On most of the colourways, the Rapha wordmark boldly announces its presence on the outside of the quadriceps, however, on our black pair, the black logo is almost unnoticeable, making for a subtle, classy design. Likewise, the brand's five stripes adorning the left shoulder strap are unnoticeable from afar. The only interruption to the batman-esque design is the white label, printed outward-facing, providing the real estate for your name and number. A random inclusion I agree, but useful for pro riders I guess, or for amateurs if you leave them behind at race HQ. 

A closeup of the 'Forcats' label tab on the Rapha Pro Team II bib shorts

This reference to the 'forçats de la route' is a nice touch (Image credit: Josh Croxton)

Also at the rear, two small reflective tabs live on the back of the hamstrings, and a rubber tab is included at the front with the word 'forçats'. And contrary to my initial hopes, it doesn't mean the bib shorts are designed for our feline friends, it's actually a reference to the 'forçats de la route' printed on much of Rapha's wears - a nod to the historical 'convicts of the road' scandal of the 1920s.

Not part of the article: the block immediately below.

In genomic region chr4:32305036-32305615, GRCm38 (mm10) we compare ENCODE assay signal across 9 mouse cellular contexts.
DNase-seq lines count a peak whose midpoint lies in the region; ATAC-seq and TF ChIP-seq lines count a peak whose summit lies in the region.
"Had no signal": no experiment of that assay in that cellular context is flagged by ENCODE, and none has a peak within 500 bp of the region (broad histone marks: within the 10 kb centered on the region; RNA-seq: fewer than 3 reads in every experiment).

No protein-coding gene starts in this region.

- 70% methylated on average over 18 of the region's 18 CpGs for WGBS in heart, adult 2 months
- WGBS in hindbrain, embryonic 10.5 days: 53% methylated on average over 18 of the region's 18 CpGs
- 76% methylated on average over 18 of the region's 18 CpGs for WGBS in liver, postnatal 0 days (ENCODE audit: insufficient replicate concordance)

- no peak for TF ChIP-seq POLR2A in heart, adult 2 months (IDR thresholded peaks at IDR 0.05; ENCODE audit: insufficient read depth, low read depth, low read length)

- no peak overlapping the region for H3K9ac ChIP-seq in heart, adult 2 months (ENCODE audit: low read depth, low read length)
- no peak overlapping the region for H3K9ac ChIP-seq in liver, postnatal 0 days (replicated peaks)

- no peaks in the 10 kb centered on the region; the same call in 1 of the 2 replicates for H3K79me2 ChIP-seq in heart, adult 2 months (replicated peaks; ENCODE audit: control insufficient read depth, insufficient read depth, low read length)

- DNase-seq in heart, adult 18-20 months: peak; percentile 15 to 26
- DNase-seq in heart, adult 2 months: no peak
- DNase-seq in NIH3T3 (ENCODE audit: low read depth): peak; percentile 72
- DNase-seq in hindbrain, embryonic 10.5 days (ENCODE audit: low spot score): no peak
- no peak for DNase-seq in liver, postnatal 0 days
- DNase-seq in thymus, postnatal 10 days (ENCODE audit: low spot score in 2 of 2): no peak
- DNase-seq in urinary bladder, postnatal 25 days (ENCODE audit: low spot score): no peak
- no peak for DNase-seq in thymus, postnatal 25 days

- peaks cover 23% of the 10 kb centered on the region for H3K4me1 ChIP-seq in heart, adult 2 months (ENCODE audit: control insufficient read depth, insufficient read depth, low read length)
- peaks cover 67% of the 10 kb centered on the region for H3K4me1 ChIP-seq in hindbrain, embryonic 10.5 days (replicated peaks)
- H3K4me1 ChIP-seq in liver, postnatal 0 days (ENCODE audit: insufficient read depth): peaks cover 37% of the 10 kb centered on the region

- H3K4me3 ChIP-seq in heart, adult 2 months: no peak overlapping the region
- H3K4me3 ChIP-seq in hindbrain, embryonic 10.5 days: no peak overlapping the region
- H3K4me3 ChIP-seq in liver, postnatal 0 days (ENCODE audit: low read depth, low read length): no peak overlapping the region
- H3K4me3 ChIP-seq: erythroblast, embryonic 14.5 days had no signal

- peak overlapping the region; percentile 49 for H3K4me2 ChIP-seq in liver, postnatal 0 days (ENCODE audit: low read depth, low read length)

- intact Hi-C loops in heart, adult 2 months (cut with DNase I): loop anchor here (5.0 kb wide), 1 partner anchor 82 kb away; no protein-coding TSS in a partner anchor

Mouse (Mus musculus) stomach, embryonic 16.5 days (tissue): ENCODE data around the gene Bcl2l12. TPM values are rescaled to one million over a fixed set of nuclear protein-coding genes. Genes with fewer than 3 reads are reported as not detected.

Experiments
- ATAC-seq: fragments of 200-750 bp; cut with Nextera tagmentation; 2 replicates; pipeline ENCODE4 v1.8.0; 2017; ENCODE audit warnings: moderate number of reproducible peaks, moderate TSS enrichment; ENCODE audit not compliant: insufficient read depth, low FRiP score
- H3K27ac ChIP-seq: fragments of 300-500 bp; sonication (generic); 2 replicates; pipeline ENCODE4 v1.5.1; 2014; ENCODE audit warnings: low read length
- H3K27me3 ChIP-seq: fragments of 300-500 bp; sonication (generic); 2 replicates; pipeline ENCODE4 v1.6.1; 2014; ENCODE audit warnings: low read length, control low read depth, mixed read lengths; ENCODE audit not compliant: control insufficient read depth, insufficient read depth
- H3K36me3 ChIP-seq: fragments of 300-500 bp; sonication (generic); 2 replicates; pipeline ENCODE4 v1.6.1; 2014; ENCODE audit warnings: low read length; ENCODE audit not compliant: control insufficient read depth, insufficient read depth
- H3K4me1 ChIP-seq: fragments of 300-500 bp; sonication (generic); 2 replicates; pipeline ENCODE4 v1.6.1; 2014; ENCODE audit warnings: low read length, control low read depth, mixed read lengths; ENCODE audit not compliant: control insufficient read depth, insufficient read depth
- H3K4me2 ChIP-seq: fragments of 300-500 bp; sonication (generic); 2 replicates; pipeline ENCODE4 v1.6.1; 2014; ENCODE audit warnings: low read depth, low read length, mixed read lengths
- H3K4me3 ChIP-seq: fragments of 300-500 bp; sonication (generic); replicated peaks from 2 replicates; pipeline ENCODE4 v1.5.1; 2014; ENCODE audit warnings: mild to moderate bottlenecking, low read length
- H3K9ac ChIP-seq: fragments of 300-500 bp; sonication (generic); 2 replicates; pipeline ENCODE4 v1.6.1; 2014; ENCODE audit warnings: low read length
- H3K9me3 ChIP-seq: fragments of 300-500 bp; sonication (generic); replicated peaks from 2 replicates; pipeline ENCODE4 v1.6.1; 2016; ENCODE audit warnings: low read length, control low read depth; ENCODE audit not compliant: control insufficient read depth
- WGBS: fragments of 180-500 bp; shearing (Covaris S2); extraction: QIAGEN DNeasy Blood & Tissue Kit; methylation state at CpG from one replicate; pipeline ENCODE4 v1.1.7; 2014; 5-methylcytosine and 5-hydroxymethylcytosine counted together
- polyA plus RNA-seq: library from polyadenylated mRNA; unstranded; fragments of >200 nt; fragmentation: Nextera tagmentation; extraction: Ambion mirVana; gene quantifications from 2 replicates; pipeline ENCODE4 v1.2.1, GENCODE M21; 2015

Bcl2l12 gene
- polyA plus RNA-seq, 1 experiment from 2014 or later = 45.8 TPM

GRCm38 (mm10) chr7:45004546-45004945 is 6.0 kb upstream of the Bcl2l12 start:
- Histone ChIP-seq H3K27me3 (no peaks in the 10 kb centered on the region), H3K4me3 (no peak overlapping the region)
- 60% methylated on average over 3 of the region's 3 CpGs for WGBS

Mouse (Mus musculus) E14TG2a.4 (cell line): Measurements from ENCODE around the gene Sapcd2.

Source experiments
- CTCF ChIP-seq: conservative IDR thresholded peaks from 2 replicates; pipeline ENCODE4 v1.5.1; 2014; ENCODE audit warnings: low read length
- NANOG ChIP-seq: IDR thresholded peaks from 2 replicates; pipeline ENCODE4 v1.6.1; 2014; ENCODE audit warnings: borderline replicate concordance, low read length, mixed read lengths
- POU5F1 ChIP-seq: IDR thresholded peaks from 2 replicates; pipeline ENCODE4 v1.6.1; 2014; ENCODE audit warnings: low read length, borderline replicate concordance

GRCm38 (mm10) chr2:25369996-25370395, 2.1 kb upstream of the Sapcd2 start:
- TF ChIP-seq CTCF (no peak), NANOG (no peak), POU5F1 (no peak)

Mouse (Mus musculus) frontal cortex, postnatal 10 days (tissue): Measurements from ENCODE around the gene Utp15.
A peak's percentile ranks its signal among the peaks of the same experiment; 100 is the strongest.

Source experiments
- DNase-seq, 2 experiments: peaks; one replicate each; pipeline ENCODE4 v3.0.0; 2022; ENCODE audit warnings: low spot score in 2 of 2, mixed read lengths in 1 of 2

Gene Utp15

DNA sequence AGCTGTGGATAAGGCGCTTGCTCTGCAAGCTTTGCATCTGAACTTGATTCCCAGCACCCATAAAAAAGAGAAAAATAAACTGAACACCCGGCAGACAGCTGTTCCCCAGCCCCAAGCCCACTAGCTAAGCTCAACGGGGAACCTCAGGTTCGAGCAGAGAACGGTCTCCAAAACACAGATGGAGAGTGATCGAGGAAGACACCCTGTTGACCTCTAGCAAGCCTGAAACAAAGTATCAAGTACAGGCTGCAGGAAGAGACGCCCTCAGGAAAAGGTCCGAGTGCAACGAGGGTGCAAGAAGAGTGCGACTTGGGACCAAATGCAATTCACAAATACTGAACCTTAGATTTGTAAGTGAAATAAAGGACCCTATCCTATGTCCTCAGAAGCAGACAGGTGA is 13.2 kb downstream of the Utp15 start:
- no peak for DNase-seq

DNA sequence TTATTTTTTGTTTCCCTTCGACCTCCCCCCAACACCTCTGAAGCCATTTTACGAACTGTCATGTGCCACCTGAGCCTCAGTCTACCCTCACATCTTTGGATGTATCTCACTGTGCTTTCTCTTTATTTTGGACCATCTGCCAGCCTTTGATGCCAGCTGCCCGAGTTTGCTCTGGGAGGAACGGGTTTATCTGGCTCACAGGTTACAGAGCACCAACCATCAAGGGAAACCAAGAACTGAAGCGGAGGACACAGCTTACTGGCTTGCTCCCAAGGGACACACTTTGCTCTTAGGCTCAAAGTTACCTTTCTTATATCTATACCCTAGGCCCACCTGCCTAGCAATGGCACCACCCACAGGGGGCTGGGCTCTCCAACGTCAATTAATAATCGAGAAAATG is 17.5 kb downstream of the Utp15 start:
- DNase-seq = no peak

They are also available in two leg lengths; regular and long, which differ by 3cm. The pair I've been using is the regular, although at 187cm tall, I probably should have opted for the long. Especially since over the 18 months of use, the leg length has shrunk a little thanks to my hamfisted approach to clothes washing etiquette. I don't have a new for old comparison, but I'd say they've lost at least an inch in leg length. 


Made from a blend of 78 per cent nylon and 22 per cent elastane, the leg portion of the Pro Team II bib shorts maintains a compressive yet comfortable fit. So compressive, in fact, that I regularly wear these bibs on the indoor trainer with the straps hanging loose. Up top, the elastane is joined by polyester to create a lightweight, breathable finish. 

The most important part of any cycling short is going to be the chamois pad, and in this regard, I personally get on very well with these shorts, despite contrasting initial impressions, which I'll explain in more detail shortly. 

A look at the leg grippers on the Rapha Pro Team II bib shorts